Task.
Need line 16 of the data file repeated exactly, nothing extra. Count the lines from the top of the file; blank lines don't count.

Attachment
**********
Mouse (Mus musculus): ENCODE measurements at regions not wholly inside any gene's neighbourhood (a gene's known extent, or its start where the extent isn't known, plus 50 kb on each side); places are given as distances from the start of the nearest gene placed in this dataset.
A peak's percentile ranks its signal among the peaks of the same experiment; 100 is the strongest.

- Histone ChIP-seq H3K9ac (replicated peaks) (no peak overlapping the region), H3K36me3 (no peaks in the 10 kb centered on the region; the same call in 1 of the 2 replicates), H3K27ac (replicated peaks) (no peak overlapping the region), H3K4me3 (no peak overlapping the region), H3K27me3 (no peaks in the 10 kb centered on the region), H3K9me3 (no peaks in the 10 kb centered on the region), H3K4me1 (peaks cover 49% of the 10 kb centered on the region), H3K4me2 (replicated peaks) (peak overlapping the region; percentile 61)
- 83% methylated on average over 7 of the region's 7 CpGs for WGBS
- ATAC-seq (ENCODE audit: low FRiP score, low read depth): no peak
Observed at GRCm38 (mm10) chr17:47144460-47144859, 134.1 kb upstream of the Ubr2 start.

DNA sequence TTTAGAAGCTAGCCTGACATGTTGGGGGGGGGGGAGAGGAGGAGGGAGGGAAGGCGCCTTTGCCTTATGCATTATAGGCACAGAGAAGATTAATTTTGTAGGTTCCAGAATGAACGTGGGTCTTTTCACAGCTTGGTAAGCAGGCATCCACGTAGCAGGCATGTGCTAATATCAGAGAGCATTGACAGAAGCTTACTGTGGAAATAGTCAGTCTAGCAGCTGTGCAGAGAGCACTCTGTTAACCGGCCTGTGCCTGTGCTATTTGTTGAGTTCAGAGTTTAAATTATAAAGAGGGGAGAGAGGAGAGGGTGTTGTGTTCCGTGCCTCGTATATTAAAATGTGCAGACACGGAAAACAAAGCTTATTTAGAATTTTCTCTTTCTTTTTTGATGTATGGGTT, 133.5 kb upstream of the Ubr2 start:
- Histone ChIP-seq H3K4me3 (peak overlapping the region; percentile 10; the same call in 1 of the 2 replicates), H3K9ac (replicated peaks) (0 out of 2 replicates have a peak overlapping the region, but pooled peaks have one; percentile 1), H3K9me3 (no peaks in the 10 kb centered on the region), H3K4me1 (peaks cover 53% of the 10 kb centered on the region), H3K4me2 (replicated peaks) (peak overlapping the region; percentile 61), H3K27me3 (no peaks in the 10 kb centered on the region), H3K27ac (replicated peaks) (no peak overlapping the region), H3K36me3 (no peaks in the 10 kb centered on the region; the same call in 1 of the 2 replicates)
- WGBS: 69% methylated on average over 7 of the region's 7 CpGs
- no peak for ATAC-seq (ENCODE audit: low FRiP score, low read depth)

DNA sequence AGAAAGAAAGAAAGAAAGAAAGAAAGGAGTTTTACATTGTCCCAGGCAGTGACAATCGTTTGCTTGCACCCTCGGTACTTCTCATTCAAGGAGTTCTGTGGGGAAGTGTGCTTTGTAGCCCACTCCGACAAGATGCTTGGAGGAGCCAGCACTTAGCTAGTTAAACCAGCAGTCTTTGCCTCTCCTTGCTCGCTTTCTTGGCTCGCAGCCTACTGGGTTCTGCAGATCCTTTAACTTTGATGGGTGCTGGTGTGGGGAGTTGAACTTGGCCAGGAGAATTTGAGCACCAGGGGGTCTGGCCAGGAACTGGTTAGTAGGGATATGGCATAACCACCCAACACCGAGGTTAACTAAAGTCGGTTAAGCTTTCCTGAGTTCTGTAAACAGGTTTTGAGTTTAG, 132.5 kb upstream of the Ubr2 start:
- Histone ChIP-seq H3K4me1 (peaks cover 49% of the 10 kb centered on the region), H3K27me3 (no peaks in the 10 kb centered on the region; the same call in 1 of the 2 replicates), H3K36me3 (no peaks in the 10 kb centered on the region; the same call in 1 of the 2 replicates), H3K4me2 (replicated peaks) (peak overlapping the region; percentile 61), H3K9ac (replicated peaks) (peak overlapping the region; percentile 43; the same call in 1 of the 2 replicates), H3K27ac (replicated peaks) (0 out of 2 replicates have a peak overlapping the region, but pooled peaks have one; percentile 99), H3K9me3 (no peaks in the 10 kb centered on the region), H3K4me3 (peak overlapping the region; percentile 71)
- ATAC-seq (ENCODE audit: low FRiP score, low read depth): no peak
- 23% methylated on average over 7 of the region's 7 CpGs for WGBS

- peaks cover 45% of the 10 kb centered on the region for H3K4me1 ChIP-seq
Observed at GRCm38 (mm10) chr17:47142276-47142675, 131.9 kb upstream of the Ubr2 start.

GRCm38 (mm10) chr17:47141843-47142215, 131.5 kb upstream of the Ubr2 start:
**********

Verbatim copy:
Observed at GRCm38 (mm10) chr17:47142276-47142675, 131.9 kb upstream of the Ubr2 start.